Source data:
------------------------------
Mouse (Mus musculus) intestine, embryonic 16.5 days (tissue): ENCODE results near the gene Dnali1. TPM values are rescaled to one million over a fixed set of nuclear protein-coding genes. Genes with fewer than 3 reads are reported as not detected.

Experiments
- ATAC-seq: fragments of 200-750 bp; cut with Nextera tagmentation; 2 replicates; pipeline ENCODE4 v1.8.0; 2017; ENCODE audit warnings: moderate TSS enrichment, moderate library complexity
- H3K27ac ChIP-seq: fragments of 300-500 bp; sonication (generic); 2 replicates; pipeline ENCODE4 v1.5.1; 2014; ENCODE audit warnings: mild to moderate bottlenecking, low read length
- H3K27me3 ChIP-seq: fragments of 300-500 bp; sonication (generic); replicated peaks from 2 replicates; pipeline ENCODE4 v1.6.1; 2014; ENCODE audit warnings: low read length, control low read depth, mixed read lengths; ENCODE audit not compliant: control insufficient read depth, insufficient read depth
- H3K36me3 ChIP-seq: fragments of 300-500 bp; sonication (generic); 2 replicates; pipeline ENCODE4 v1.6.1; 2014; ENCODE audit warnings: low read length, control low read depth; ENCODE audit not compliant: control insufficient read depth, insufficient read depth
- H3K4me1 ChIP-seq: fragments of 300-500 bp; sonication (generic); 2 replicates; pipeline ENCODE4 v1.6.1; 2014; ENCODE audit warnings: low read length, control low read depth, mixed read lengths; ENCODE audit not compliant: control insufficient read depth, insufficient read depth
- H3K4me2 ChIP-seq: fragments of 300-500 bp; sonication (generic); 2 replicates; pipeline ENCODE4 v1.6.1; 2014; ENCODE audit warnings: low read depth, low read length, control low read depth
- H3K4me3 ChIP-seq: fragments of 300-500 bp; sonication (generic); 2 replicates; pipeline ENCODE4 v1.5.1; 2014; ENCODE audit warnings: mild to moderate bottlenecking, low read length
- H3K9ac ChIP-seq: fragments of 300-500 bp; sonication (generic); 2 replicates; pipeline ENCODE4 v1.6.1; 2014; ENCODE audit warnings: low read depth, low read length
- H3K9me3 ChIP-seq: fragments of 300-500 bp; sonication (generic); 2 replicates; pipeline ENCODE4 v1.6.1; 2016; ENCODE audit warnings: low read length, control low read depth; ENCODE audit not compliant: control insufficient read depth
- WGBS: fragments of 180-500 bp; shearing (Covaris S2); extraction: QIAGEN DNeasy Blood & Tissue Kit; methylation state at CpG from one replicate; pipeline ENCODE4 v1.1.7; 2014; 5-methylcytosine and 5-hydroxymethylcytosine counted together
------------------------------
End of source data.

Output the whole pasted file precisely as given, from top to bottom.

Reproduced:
Mouse (Mus musculus) intestine, embryonic 16.5 days (tissue): ENCODE results near the gene Dnali1. TPM values are rescaled to one million over a fixed set of nuclear protein-coding genes. Genes with fewer than 3 reads are reported as not detected.

Experiments
- ATAC-seq: fragments of 200-750 bp; cut with Nextera tagmentation; 2 replicates; pipeline ENCODE4 v1.8.0; 2017; ENCODE audit warnings: moderate TSS enrichment, moderate library complexity
- H3K27ac ChIP-seq: fragments of 300-500 bp; sonication (generic); 2 replicates; pipeline ENCODE4 v1.5.1; 2014; ENCODE audit warnings: mild to moderate bottlenecking, low read length
- H3K27me3 ChIP-seq: fragments of 300-500 bp; sonication (generic); replicated peaks from 2 replicates; pipeline ENCODE4 v1.6.1; 2014; ENCODE audit warnings: low read length, control low read depth, mixed read lengths; ENCODE audit not compliant: control insufficient read depth, insufficient read depth
- H3K36me3 ChIP-seq: fragments of 300-500 bp; sonication (generic); 2 replicates; pipeline ENCODE4 v1.6.1; 2014; ENCODE audit warnings: low read length, control low read depth; ENCODE audit not compliant: control insufficient read depth, insufficient read depth
- H3K4me1 ChIP-seq: fragments of 300-500 bp; sonication (generic); 2 replicates; pipeline ENCODE4 v1.6.1; 2014; ENCODE audit warnings: low read length, control low read depth, mixed read lengths; ENCODE audit not compliant: control insufficient read depth, insufficient read depth
- H3K4me2 ChIP-seq: fragments of 300-500 bp; sonication (generic); 2 replicates; pipeline ENCODE4 v1.6.1; 2014; ENCODE audit warnings: low read depth, low read length, control low read depth
- H3K4me3 ChIP-seq: fragments of 300-500 bp; sonication (generic); 2 replicates; pipeline ENCODE4 v1.5.1; 2014; ENCODE audit warnings: mild to moderate bottlenecking, low read length
- H3K9ac ChIP-seq: fragments of 300-500 bp; sonication (generic); 2 replicates; pipeline ENCODE4 v1.6.1; 2014; ENCODE audit warnings: low read depth, low read length
- H3K9me3 ChIP-seq: fragments of 300-500 bp; sonication (generic); 2 replicates; pipeline ENCODE4 v1.6.1; 2016; ENCODE audit warnings: low read length, control low read depth; ENCODE audit not compliant: control insufficient read depth
- WGBS: fragments of 180-500 bp; shearing (Covaris S2); extraction: QIAGEN DNeasy Blood & Tissue Kit; methylation state at CpG from one replicate; pipeline ENCODE4 v1.1.7; 2014; 5-methylcytosine and 5-hydroxymethylcytosine counted together